Warning over self-regulation of mercenaries in Afghanistan

By agency reporter
July 17, 2009

The British Foreign Secretary, David Miliband has today been accused of risking civilian lives in Afghanistan by allowing UK private military companies to regulate themselves.

The warning, from the charity War on Want, comes amid mounting controversy following more deaths in Afghanistan.

The government today ends consultation over its proposals for self-regulation of mercenary firms.

The charity is pointing to human rights abuses which have involved private armies in both Iraq and Afghanistan. These have included the wounding of two Iraqi civilians when mercenaries from UK company Erinys International fired on a cab near Kirkuk and mercenaries with the US firm Blackwater, now renamed Xe, shot at and killed 17 Iraqi civilians in Baghdad.

Mercenaries working for the NATO coalition also shot the Kandahar police chief and nine of his officers in Afghanistan.

War on Want says the UK government’s voluntary code of conduct for mercenaries would leave civilians in war zones such as Afghanistan and Iraq exposed to further abuse.

It has previously called for tough legislation, such as a ban on the use of mercenaries in combat and combat support. But the charity is now demanding that the Government scrap its proposal for self-regulation and allows Parliament to have its say on legislation that would ensure strict controls.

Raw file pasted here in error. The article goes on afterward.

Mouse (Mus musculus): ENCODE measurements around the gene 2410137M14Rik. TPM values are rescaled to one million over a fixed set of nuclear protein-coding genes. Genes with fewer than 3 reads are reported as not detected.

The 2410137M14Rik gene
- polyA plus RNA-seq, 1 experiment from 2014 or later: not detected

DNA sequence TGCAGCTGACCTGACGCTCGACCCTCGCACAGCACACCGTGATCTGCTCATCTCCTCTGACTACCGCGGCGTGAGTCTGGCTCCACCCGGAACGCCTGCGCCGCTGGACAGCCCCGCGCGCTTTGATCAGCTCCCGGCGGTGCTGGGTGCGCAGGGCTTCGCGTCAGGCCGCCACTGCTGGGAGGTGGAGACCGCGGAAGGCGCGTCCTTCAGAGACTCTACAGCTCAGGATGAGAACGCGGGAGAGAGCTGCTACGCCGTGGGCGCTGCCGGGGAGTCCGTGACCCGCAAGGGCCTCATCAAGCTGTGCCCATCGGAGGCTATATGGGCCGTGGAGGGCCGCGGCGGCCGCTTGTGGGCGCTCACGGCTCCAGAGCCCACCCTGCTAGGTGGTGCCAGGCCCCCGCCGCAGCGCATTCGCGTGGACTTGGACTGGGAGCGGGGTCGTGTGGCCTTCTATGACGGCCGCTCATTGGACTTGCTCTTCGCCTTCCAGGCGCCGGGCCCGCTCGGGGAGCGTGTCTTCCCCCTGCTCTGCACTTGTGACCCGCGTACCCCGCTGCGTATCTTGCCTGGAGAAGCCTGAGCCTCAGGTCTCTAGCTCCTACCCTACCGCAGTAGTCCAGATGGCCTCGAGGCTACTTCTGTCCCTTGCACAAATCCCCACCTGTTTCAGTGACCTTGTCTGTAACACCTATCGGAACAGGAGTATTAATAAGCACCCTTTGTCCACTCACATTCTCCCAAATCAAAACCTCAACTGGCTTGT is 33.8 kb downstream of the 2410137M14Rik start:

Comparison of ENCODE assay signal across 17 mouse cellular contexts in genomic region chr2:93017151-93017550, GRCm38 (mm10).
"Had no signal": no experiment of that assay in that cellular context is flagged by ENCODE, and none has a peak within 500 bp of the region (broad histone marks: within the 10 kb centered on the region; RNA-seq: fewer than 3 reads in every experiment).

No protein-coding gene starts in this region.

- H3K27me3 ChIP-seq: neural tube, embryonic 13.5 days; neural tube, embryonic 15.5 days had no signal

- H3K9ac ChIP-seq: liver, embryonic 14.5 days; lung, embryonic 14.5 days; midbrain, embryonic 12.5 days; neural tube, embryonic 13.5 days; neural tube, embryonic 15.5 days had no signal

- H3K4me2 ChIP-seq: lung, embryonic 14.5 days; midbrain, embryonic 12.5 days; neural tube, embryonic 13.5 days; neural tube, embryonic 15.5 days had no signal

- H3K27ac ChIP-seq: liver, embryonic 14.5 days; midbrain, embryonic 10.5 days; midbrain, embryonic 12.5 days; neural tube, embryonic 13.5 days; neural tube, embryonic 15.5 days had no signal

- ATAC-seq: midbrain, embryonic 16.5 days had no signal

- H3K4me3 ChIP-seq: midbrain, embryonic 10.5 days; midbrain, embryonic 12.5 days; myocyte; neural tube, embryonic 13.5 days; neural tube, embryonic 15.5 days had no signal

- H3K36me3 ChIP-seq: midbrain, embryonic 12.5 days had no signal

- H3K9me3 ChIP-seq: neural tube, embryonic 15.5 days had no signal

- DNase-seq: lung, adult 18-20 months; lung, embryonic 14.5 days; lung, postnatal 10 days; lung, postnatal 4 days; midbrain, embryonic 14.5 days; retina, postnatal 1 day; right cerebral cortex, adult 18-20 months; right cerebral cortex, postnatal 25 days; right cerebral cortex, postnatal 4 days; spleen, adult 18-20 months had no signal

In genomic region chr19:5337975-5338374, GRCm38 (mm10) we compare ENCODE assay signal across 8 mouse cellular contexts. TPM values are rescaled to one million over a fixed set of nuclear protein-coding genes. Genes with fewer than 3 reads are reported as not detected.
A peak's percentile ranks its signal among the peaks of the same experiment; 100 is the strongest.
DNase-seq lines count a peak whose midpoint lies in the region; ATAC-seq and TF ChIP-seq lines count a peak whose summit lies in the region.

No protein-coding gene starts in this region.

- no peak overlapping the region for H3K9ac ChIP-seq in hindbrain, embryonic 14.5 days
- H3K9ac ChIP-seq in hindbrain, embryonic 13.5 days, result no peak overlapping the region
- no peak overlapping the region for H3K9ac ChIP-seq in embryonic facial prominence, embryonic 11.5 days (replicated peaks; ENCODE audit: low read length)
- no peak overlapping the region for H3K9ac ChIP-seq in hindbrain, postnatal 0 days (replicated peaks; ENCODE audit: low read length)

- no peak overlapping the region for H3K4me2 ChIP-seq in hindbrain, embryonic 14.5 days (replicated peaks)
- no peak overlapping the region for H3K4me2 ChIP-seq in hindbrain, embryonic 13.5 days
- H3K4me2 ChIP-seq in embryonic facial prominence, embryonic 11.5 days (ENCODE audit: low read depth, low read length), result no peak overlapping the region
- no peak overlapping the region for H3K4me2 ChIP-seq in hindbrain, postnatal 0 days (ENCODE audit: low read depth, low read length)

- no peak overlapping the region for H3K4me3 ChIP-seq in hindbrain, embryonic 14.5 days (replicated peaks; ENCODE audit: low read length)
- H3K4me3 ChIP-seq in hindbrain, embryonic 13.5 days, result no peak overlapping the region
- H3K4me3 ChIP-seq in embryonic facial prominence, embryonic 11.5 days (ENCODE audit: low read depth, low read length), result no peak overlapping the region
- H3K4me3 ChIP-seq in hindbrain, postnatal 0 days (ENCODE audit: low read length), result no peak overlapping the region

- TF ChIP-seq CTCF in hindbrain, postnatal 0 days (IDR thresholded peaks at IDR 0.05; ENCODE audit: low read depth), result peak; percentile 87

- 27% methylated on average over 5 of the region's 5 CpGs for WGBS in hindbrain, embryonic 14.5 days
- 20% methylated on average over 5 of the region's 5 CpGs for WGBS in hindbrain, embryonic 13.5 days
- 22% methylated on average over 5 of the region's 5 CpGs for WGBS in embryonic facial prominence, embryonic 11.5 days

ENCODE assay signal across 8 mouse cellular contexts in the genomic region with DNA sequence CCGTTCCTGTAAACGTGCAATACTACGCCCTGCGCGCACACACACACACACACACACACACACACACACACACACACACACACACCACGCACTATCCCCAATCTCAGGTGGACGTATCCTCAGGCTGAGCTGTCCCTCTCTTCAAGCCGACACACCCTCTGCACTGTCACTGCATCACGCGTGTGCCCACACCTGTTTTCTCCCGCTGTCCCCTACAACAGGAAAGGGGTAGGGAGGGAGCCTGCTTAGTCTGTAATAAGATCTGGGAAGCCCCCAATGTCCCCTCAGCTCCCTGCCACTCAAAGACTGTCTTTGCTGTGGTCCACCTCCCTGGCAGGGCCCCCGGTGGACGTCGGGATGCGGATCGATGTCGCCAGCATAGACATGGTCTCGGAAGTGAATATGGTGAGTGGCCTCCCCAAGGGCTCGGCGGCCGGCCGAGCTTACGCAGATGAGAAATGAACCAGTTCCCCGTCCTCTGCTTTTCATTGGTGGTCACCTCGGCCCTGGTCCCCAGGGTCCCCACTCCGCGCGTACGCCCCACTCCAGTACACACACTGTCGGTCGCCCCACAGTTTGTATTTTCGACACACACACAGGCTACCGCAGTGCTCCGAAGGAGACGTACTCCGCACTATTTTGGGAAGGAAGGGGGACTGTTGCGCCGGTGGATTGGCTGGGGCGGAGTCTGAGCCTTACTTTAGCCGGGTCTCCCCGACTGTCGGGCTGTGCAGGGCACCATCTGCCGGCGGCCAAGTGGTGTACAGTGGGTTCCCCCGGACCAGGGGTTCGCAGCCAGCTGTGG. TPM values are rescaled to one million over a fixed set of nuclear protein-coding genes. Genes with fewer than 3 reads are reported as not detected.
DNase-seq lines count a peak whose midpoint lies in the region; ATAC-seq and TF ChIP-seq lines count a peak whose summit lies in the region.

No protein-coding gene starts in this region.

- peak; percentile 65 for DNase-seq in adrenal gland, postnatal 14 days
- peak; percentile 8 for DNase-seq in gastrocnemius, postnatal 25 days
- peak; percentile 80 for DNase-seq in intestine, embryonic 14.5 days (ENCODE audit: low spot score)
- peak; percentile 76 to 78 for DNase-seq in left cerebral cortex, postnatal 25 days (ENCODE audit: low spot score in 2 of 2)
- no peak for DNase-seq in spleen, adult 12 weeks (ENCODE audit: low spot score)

Government figures show private military companies have secured British government contracts for 2008-2009 worth more than £42 million in Afghanistan alone. Over the last three years, the UK has spent more than £148 million on contracts in Afghanistan and Iraq.

As Britain and the US plan to send more troops to Afghanistan, reports suggest there will be an even greater use of private armies.

The United Nations has called for governments to introduce legislation to control the private military sector and in 2002, the UK government and the Commons Foreign Affairs Select Committee said that self-regulation was not adequate.

Yasmin Khan, senior campaigns officer at War on Want, said: “Letting mercenaries run loose threatens to increase abuse in Afghanistan and Iraq. Miliband is giving private armies the power to act with impunity. The government must scrap its voluntary code for mercenaries and bring forward genuine regulation.”

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